Love for the land.

For the children and the flowers
Are my sisters and my brothers
Their laughter and their loveliness
Could clear a cloudy day

(John Denver, Rhymes and Reasons)

I spent the Mother’s Day weekend with my mom, although she passed away almost ten years ago.  One way I keep her memory alive is by cooking special breakfasts – crepes this day – sometimes for myself, and particularly when I have the chance to do so for family.  The other is to plant a vegetable garden.

There is no good financial reason for me to grow vegetables.  The time I have spent growing food could have gone towards furthering my career, and the resultant increase in my salary would more than pay for what it would cost me to buy the food I grow.  However, over the nine years I have lived on this property and tried to grow something, I have learned about this land.  I have learned that when the balsam root and saskatoon blossoms are passing their peak, the soil temperature is about right for planting.  I have learned that there is a narrow window of soil moisture during which Glenmore clay can be easily worked.  I have learned that after one season there won’t be much organic material left in the garden and the remaining clay will set up like concrete when baked in the sun.  I have learned that carrots don’t grow well in this clay, and neither do acid loving blue berries.  I have learned many different things, some of which are more of a feeling than a fact I can easily describe.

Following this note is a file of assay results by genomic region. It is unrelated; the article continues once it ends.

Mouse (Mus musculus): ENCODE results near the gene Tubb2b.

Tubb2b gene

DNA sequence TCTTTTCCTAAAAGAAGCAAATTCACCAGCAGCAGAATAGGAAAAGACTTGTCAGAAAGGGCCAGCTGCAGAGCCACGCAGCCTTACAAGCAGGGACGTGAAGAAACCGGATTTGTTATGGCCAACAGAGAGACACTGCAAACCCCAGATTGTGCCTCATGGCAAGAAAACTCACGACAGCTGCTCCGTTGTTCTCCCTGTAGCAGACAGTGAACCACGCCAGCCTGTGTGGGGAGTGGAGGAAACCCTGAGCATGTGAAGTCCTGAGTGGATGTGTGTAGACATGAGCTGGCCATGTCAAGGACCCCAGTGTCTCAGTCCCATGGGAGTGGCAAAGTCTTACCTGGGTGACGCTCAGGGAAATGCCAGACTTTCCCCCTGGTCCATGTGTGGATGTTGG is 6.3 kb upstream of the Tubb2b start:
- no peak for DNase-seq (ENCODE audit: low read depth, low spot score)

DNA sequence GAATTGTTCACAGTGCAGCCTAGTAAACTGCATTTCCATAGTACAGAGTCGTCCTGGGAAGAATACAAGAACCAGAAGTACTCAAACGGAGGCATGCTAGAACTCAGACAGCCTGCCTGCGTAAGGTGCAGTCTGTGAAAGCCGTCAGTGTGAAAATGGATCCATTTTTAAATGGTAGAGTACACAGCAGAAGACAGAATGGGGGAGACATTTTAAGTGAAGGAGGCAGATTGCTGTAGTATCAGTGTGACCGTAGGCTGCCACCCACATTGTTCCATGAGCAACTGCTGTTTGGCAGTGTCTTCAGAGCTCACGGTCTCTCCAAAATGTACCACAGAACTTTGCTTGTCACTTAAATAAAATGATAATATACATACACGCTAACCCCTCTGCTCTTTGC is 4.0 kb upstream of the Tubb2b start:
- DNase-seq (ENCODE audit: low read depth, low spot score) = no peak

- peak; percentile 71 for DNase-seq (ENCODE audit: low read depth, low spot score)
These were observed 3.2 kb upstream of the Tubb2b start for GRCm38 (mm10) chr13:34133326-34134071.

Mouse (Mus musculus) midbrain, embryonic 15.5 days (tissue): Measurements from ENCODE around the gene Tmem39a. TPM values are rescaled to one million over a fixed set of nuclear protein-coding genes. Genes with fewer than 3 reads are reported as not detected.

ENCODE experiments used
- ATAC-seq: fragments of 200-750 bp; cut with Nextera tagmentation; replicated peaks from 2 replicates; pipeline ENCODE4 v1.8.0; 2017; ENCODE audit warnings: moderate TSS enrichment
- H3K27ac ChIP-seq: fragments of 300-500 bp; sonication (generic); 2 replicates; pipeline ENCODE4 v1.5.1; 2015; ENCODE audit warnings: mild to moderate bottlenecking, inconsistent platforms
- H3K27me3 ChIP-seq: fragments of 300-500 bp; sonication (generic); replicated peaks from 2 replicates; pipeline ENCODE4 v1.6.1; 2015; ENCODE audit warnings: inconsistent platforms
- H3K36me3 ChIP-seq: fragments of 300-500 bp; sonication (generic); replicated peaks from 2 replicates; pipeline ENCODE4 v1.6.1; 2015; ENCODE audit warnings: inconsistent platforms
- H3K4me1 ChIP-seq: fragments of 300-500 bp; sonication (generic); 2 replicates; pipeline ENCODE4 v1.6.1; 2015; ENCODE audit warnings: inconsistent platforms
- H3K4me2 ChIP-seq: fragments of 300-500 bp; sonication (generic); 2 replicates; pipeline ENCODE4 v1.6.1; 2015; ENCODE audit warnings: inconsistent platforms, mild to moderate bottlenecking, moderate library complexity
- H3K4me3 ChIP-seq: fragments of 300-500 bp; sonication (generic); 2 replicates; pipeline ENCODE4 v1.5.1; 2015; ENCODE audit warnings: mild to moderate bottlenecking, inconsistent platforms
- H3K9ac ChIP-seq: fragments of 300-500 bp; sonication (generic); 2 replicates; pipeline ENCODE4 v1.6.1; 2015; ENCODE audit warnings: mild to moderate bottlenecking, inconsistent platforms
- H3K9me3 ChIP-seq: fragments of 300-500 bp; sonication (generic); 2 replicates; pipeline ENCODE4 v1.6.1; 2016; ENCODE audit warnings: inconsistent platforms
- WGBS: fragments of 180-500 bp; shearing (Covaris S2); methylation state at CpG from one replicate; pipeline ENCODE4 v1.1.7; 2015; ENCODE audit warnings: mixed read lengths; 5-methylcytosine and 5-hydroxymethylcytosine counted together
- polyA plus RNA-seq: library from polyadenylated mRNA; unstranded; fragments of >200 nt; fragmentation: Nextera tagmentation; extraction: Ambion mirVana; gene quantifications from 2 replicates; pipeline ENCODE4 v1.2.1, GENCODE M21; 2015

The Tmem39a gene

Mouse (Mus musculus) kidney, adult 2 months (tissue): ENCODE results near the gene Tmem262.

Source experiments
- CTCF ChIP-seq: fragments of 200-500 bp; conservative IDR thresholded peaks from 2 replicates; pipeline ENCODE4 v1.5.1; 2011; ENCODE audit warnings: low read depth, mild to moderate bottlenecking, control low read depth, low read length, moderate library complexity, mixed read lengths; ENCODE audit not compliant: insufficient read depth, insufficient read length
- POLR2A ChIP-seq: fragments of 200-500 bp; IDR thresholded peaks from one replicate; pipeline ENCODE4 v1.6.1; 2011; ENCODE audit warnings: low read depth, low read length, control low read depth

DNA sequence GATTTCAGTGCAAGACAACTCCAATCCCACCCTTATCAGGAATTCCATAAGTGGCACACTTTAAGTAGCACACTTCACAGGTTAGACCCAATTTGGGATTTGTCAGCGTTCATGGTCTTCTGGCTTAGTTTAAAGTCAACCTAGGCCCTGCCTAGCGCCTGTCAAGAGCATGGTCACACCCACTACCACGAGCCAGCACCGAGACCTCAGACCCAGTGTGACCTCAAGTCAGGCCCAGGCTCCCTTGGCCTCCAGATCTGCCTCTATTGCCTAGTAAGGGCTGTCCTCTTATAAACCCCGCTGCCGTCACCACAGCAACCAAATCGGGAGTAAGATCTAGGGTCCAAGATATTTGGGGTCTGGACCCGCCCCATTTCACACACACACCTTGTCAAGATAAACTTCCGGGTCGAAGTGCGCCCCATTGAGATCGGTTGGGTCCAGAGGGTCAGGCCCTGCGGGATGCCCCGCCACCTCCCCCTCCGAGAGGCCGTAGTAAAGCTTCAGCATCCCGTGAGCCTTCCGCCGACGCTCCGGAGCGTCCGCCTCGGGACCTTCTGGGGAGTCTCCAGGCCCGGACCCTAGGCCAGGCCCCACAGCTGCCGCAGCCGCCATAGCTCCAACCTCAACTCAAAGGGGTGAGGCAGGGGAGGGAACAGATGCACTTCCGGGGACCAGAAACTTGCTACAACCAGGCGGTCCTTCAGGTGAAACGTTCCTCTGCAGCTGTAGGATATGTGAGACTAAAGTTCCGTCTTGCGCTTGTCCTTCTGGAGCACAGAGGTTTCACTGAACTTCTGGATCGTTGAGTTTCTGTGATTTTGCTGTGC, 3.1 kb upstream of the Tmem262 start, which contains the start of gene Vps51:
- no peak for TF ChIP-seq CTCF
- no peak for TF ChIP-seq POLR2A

Source: Three West Security

My ruminations on these matters have been particularly strong since my colleague, Dr. Ross Hickey, suggested that getting rid of the Agricultural Land Reserve (ALR) would help address the high cost of housing here in Kelowna (Let’s Develop the ALR).  There is a beautifully simple logic to his argument.  The price of housing is high because supply isn’t expanding fast enough to keep up with the growth in the demand for housing.  The ALR makes some land unavailable for housing, and some of this land is ideally located and relatively cheap to service.  If land availability is the restriction preventing an increase in the housing stock, then getting rid of the ALR will lead to an increase in the rate at which new housing is build and thereby bring down the price.  If land is simply a physical space which can be used for a variety of purposes – housing, transportation, parks, wild spaces, food production, … – then it follows that each piece of land should be put to that use which generates the greatest value for society.  To the extent that the market does the best job possible of reflecting these values, an unrestricted land market should yield the best pattern of land use.